will reveal a list of possible
                                                             commands...


                                                              •   Rest the cursor on the
                                                                  ‘Descriptive Statistics’
                                                                  option.

                                                              •   This will bring up a
                                                                  smaller list of options.
                                                                  click on ‘Frequencies’




                                                                  This will bring up the
                                                                  ‘Frequencies’ dialogue box.
                                                                  Select the variable you wish
                                                                  to explore from the list in the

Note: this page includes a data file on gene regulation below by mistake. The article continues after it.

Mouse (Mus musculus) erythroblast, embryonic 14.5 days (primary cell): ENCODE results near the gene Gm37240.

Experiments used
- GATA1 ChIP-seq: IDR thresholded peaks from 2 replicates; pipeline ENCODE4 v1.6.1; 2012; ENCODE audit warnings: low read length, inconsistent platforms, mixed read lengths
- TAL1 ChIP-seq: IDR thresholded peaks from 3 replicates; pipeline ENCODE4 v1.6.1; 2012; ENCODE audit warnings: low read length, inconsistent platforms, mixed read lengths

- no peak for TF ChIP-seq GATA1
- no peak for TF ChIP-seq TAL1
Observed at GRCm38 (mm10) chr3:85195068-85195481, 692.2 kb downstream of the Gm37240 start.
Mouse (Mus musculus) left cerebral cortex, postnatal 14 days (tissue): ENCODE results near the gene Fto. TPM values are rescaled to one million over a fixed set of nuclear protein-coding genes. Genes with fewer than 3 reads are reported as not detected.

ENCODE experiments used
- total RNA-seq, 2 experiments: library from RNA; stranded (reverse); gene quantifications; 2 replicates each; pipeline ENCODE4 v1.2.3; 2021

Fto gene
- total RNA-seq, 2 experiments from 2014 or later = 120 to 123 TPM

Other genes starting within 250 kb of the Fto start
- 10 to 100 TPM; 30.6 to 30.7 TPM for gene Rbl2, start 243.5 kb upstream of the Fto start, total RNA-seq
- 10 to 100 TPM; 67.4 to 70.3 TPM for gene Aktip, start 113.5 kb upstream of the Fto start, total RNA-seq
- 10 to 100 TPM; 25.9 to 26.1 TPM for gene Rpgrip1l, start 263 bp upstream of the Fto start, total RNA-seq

left had box.

                                                                  (e.g select ‘v208’)




                                                                   Then click the arrow in
                                                                   the middle to move the
                                                                   variable into the
                                                                   ‘Variable(s)’ box on the
                                                                   right hand side.
        Select your variable
        from this list




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                                                    UNICEF Workshop on Global Study
                                                            18th to 28th August 2008


Frequency distribution




                                                                           Finally click OK to run
                                                                           the analyses

                                                                           OR click Paste to copy